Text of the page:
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What The Kafka!
In this article, we'll explore some of the basic concepts of Apache Kafka with hand drawn illustrations and cover all the commonly used terminologies in relation to Kafka.
A typical messaging system sends a message point-to-point from the sender to the receiver.
If the sender wants to send data to multiple receivers, it has to duplicate information and send it separately to each receiver.
Clearly this system doesn’t scale well and is grossly inefficient. This is where a publish-subscribe messaging system comes into the picture. In this system, the publisher sends message to a node to which one or more subscribers are listening to.
In the Kafka world, a publisher is called a Producer, and a subscriber is called a Consumer. In the real world, there can be one or more Producers (called a Producer group) sending messages to a node, and one or more Consumers (called a Consumer group) subscribing for messages from a node. A message in Kafka is called a Record. Each record is a byte-array that can store objects of any format.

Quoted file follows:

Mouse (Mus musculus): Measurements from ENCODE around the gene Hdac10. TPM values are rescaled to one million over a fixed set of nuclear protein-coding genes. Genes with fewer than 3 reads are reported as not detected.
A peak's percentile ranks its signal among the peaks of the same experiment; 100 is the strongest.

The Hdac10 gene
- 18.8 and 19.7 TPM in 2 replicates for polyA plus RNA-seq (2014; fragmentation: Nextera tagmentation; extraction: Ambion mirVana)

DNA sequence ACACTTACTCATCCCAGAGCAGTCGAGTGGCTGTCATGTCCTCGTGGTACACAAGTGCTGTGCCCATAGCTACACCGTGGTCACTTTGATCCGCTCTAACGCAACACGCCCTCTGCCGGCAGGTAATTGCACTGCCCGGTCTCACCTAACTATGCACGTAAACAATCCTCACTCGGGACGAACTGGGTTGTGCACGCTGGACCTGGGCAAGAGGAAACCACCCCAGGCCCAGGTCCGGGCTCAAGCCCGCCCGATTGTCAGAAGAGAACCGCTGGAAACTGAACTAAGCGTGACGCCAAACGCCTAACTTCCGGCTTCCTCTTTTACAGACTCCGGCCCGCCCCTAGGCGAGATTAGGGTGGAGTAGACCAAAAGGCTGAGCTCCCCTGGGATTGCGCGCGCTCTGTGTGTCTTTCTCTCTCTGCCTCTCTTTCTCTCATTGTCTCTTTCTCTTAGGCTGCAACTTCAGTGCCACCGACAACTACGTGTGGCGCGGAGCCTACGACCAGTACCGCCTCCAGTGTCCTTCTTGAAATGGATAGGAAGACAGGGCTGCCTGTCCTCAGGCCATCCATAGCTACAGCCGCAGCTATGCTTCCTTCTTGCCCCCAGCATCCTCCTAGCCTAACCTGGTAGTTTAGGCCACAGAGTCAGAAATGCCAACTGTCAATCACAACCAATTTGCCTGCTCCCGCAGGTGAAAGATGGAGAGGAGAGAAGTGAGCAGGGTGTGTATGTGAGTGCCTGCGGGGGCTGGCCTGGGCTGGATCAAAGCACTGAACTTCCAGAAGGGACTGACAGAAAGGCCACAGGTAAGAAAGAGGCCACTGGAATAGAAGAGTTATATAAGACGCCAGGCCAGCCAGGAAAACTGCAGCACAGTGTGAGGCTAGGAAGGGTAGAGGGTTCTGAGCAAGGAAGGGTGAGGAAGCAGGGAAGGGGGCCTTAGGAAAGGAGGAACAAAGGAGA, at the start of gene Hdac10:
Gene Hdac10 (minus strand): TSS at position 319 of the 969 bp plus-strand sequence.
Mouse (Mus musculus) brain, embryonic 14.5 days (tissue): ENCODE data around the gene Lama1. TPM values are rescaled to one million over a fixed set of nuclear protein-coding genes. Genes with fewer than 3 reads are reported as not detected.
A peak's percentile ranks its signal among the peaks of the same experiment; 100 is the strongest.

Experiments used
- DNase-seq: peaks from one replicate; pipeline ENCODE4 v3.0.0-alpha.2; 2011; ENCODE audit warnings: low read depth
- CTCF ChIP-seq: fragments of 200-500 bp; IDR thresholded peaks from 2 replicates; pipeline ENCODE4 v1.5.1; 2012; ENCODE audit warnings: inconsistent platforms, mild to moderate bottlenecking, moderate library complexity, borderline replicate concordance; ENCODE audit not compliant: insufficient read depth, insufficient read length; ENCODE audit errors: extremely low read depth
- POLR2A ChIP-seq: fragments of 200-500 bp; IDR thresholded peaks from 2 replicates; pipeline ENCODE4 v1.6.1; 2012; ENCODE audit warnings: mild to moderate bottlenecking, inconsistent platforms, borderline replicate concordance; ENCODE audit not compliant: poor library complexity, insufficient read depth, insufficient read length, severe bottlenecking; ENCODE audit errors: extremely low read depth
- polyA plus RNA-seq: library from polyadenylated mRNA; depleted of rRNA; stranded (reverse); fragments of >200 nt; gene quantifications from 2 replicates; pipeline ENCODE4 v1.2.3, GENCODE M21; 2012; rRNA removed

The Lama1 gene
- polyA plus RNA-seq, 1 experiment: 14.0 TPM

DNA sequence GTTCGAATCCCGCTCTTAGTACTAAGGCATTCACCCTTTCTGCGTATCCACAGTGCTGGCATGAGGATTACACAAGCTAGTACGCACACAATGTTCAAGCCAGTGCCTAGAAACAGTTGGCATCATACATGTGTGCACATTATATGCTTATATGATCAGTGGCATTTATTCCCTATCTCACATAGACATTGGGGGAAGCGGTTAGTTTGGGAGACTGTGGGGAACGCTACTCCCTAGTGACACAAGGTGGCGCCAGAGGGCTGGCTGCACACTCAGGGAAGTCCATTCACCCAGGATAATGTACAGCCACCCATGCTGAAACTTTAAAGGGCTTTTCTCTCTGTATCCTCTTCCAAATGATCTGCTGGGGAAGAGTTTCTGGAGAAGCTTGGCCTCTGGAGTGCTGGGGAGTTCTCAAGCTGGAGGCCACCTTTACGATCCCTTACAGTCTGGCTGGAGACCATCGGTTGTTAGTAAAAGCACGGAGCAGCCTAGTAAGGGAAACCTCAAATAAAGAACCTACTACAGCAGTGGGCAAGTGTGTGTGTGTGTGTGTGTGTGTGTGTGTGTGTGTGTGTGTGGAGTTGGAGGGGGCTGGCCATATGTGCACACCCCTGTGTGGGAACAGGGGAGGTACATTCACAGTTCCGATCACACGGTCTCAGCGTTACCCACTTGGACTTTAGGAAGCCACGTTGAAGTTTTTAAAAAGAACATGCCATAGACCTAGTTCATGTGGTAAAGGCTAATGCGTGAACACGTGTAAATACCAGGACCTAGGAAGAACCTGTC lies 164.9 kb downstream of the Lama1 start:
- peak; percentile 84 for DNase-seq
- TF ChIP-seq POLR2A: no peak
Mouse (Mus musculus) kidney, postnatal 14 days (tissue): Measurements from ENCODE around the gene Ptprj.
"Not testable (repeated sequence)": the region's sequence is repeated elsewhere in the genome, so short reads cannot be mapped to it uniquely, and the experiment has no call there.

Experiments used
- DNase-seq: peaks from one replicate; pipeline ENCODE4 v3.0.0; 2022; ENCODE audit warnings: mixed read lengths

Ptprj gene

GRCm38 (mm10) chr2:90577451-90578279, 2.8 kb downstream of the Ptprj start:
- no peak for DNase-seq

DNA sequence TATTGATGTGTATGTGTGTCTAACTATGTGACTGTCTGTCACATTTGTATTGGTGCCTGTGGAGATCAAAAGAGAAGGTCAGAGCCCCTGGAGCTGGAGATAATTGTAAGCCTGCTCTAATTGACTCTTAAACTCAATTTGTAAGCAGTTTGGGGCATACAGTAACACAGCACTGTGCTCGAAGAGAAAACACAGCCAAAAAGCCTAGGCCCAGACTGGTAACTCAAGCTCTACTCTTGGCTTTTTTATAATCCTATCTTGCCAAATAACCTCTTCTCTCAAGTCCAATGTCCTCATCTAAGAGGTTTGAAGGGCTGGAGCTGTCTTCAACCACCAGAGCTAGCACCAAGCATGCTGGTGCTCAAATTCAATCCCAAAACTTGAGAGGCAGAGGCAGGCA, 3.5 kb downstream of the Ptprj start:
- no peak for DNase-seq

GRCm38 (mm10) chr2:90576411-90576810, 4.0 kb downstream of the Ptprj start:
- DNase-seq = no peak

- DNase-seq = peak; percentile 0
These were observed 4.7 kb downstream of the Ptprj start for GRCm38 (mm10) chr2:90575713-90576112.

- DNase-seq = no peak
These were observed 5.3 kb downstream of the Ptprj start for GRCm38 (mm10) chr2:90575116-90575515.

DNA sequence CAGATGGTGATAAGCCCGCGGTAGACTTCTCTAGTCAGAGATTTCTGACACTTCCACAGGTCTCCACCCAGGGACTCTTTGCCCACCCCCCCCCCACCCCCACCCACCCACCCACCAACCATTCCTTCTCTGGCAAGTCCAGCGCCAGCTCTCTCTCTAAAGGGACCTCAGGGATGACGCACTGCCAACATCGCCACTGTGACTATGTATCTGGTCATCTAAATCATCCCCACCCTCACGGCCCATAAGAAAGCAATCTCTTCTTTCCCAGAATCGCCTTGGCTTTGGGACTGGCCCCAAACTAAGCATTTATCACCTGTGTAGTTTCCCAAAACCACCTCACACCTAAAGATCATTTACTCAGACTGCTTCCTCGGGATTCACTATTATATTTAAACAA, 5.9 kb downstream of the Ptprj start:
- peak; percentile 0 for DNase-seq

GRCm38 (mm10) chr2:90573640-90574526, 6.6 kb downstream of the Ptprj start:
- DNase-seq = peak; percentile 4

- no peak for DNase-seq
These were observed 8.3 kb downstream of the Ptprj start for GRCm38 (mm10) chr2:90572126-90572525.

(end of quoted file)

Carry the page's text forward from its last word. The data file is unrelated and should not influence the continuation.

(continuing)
A node in the case of Kafka is called a Broker, which has one or more Topics. Topics are categories to which Producer sends a message and consumer subscribes to. Each topic is then divided into Partitions so that multiple consumers can read from the same topic in parallel.
Each topic in the diagram has 2 partitions. A producer will send a record to a given Topic-Partition and a consumer will read a record from a Topic-Partition. Partitions are log of records and each new record is added at the end of the log. The consumer can decide from which offset in the logs, it wants to read the record.
Now having a single broker is not good for fault tolerance, if that Broker goes down. Hence, Kafka allows setting up multiple brokers. A group of brokers is called a Cluster. Management of brokers within a cluster, is performed by Zookeeper. There can be one or more clusters in a single Zookeeper instance.
In case of a multi broker setup, each broker will have a Topic → Partitions. These brokers are replicas of each other, with one being the leader, who has the responsibility of replicating records between partitions of other Brokers. If the Broker goes down, the replica will start operating as the leader. This allows us to build a scalable, distributed, and a fault-tolerant architecture.
For more information, read the official quick start guide of Apache Kafka.